Upon receiving notice of Naranjo’s suit, Spectrum issued a memorandum to employees, informing them that they must take on-duty meal and rest periods. The memorandum gave employees the opportunity to sign their acceptance of the policy, and it informed employees of their ability to revoke the agreement in writing. The memorandum also stated that the on-duty meal and rest period agreement was a condition of continued employment.
Class Certification, Trial
As the litigation progressed, the trial court granted class certification for Naranjo’s claims for unpaid meal period premiums, waiting time penalties, and inaccurate wage statements. Finding Naranjo’s claims for unpaid rest period premiums raised individualized questions, the trial court denied certification as to that claim.
The case proceeded to a jury trial on the claim for unpaid meal period premiums. The trial court separated the meal period premium class into two subclasses: pre-memorandum and post-memorandum.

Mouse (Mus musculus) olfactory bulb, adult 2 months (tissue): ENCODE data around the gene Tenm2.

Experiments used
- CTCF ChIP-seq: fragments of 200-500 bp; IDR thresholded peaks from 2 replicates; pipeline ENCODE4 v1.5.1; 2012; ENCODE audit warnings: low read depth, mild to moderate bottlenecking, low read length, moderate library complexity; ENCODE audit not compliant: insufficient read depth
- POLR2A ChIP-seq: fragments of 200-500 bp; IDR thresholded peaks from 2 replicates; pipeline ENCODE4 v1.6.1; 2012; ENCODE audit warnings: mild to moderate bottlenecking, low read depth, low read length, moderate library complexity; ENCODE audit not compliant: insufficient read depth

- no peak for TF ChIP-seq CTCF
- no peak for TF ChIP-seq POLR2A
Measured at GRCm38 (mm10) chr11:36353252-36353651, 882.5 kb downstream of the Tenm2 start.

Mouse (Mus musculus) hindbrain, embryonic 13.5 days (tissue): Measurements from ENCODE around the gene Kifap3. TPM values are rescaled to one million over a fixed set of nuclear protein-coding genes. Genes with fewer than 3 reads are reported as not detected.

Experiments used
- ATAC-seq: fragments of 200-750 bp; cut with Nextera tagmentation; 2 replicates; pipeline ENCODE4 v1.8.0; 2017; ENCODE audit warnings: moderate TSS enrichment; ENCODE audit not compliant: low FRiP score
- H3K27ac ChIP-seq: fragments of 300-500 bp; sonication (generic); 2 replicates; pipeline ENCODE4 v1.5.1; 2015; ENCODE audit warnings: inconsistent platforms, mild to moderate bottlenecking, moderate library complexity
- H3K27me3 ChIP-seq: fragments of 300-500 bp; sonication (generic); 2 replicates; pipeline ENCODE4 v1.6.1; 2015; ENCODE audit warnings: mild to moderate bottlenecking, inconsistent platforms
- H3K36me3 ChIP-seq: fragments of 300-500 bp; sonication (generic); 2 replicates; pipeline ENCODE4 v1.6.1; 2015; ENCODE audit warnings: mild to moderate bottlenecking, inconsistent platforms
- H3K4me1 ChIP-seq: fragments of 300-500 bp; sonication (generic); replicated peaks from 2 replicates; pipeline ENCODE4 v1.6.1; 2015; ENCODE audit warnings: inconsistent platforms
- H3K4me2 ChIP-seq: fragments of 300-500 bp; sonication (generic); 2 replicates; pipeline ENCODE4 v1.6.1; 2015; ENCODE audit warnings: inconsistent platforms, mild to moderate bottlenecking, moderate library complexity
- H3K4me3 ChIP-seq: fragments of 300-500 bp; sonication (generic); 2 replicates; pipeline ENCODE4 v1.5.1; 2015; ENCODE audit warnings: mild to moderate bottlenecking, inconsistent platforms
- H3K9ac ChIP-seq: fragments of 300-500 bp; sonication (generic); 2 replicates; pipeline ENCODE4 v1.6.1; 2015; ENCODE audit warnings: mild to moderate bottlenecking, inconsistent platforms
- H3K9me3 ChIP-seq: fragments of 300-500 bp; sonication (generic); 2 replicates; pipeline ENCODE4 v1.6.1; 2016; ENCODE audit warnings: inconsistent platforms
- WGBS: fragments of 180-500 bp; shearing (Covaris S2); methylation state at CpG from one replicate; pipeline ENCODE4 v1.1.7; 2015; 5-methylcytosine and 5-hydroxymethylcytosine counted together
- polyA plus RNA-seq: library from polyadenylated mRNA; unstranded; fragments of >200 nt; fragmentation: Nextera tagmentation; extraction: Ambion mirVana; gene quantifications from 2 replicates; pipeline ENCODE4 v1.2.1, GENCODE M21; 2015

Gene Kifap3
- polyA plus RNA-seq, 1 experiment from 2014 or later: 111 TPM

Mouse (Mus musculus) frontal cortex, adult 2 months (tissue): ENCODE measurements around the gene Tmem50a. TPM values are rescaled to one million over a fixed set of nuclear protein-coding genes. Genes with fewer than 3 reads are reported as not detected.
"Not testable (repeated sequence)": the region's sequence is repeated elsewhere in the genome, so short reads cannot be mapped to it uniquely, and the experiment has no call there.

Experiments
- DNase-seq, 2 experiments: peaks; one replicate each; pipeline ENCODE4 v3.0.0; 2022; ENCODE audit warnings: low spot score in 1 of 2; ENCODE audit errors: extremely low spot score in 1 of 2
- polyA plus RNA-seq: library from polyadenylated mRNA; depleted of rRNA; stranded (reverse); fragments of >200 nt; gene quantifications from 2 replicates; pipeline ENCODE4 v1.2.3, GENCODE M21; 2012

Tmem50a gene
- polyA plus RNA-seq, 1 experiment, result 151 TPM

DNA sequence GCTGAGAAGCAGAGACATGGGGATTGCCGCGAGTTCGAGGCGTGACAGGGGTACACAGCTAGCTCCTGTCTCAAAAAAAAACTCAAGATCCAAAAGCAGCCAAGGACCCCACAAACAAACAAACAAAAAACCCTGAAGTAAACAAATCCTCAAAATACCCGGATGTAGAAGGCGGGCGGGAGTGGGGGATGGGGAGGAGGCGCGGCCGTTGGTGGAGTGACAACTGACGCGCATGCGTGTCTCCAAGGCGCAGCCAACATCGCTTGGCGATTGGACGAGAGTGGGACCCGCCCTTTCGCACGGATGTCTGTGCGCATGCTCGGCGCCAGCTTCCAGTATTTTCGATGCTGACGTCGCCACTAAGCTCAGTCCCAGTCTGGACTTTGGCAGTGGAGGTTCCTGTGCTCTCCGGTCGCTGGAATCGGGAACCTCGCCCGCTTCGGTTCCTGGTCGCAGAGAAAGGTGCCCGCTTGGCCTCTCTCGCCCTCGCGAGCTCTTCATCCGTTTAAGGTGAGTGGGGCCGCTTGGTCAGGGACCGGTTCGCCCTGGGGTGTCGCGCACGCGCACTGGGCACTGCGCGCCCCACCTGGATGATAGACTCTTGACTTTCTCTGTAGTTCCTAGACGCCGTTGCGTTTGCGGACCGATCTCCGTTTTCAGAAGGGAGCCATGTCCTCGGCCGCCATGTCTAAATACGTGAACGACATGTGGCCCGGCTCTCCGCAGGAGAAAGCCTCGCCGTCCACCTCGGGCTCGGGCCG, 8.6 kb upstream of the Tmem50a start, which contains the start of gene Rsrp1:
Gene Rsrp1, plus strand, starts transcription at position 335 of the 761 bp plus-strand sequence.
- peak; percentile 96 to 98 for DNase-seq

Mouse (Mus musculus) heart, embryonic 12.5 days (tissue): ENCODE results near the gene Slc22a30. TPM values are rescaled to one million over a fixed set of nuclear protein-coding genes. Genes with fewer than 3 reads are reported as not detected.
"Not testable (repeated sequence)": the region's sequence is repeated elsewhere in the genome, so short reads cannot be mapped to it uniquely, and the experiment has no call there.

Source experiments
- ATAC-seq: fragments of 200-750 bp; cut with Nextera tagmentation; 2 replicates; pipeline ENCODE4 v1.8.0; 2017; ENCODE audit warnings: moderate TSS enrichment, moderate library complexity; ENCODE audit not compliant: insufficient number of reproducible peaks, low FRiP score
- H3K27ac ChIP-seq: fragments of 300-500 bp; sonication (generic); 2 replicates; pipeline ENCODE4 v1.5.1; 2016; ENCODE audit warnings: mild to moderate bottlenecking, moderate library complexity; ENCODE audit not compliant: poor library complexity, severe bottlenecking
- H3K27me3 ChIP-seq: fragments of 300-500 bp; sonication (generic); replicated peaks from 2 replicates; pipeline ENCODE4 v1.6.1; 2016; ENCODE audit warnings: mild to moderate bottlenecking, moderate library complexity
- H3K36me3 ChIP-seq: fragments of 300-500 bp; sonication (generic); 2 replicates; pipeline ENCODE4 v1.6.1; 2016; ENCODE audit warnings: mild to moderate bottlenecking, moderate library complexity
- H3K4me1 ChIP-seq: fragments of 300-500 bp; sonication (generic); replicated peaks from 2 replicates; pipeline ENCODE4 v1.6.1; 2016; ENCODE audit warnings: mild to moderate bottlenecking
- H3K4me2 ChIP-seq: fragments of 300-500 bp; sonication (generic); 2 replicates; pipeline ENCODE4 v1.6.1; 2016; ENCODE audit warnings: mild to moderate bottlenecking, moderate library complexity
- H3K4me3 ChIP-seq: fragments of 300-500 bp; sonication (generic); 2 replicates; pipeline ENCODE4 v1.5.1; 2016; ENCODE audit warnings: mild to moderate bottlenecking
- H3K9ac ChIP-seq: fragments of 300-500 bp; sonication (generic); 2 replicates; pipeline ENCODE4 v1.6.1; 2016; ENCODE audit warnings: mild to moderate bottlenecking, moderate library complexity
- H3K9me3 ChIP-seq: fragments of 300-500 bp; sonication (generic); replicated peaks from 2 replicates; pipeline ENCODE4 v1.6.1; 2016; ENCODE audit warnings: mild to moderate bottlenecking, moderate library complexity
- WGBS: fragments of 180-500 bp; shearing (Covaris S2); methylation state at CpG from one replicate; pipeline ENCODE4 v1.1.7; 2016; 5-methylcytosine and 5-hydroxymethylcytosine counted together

The jury found in Spectrum’s favor for the post-memorandum subclass. The trial court granted Naranjo a directed verdict in favor of the pre-memorandum subclass. It thereafter awarded the pre-memorandum subclass penalties and attorneys’ fees under Labor Code section 226, but denied the claims for waiting-time penalties under Labor Code section 203. The trial court assessed pre-judgment and post-judgment interest at 10 percent each.
On appeal, Naranjo challenged the trial court’s order denying waiting-time penalties under Labor Code section 203. Spectrum challenged the trial court’s award of penalties and attorneys’ fees for the derivative claims of inaccurate wage statements under Labor Code section 226.